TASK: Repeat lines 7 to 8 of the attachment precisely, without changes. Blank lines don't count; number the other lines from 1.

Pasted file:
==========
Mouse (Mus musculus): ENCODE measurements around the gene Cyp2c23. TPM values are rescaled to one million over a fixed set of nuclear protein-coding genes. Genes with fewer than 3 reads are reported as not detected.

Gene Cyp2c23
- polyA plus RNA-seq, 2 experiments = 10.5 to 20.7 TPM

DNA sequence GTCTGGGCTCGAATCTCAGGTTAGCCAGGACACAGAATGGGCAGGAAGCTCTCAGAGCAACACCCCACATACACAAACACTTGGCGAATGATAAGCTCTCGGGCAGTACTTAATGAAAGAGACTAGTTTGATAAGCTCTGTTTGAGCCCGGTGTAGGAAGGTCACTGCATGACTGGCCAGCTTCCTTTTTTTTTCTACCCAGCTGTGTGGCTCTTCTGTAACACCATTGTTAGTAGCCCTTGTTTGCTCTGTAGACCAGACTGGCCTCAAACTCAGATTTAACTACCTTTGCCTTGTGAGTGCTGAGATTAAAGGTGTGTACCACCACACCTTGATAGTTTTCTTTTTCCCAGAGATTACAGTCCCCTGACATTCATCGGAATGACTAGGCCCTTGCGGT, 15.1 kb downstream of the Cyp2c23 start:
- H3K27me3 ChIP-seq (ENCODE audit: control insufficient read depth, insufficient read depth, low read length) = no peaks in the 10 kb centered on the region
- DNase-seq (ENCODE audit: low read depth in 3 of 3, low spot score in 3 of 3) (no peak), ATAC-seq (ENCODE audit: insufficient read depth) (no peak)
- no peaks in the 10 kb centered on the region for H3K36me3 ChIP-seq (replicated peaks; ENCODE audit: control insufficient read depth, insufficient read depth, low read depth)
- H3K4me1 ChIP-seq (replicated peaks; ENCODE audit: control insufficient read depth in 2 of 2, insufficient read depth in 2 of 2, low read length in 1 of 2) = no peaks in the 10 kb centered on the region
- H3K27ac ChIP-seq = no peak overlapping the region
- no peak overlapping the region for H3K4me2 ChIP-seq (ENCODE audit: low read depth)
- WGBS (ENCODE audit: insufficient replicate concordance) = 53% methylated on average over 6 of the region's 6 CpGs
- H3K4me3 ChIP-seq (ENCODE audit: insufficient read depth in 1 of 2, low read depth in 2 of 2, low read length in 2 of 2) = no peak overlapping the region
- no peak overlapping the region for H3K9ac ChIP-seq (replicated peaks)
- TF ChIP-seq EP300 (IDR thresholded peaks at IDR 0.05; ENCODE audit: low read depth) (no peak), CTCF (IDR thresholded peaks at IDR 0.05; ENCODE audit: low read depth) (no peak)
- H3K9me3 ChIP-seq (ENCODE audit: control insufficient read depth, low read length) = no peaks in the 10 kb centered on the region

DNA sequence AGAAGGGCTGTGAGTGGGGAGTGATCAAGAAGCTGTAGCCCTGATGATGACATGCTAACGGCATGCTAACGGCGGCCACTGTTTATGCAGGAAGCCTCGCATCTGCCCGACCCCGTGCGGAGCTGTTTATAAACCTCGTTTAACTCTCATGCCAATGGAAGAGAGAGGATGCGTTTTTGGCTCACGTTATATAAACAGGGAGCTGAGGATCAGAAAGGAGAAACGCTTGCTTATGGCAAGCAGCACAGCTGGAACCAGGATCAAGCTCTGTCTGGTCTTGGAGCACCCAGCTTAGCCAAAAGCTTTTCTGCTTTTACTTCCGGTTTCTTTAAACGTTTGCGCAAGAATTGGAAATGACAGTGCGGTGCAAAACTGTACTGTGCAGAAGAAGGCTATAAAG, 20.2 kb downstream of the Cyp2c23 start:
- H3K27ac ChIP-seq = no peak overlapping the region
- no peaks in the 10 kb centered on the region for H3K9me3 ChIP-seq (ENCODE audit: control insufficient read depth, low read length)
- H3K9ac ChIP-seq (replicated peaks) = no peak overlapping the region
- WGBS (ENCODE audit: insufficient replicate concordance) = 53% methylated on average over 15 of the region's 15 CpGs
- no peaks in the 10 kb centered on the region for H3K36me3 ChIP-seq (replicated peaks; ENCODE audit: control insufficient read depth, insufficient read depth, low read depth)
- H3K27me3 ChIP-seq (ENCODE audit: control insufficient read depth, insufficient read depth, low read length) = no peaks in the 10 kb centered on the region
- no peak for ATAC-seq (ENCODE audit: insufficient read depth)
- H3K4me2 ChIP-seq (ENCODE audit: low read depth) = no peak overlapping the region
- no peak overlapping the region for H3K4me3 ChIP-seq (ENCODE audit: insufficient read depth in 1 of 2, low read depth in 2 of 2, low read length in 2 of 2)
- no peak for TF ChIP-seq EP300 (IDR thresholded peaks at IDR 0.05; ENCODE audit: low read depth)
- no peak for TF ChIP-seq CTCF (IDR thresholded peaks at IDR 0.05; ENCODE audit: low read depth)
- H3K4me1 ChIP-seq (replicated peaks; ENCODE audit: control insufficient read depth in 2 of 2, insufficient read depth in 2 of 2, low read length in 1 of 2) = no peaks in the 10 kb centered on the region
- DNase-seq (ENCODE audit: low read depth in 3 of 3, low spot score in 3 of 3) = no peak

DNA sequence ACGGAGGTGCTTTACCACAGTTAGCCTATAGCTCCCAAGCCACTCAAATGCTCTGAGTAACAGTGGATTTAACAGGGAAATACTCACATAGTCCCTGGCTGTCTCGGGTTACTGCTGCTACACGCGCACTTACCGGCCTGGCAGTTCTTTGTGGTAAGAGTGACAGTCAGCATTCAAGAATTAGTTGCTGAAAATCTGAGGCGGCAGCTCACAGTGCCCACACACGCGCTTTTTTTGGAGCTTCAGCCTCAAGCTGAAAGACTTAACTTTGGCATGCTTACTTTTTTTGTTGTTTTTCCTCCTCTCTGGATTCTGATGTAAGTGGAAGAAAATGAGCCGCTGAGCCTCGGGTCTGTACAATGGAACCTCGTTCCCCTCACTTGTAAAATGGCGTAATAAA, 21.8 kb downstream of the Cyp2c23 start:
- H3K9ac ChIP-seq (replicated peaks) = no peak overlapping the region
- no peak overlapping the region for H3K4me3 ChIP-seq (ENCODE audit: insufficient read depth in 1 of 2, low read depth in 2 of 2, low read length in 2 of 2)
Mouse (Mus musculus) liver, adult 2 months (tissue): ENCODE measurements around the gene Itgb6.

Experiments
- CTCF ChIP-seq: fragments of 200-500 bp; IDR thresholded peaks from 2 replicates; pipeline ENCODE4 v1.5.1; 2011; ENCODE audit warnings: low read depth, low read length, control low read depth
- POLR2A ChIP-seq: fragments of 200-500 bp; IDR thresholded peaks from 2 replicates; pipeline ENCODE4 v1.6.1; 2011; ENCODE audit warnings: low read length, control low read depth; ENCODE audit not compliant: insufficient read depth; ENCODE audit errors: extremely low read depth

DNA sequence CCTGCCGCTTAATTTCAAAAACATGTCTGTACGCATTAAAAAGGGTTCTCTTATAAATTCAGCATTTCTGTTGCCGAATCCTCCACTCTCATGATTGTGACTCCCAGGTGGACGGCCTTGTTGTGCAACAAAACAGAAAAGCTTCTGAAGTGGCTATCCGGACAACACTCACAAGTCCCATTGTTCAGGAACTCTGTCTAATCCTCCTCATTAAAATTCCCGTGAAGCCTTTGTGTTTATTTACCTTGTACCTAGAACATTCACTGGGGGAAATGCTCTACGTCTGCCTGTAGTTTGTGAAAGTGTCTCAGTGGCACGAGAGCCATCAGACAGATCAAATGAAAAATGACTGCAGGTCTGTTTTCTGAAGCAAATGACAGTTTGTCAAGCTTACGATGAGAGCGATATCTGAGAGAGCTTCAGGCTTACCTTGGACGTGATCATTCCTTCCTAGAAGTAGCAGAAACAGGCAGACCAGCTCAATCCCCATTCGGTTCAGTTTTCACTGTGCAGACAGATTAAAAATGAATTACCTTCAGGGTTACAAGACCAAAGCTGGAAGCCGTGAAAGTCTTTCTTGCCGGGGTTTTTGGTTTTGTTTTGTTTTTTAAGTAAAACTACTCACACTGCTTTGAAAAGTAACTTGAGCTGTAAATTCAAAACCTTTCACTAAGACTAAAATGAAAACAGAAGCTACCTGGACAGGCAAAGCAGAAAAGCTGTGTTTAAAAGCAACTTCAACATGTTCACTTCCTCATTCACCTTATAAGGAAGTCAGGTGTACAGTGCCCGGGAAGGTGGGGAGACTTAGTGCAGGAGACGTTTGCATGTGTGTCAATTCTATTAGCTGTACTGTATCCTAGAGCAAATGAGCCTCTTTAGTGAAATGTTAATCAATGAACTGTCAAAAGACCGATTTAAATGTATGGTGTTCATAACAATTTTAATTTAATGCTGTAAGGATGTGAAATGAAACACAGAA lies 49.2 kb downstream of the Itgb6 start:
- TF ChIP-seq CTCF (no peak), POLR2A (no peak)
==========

- no peaks in the 10 kb centered on the region for H3K36me3 ChIP-seq (replicated peaks; ENCODE audit: control insufficient read depth, insufficient read depth, low read depth)
- H3K4me1 ChIP-seq (replicated peaks; ENCODE audit: control insufficient read depth in 2 of 2, insufficient read depth in 2 of 2, low read length in 1 of 2) = no peaks in the 10 kb centered on the region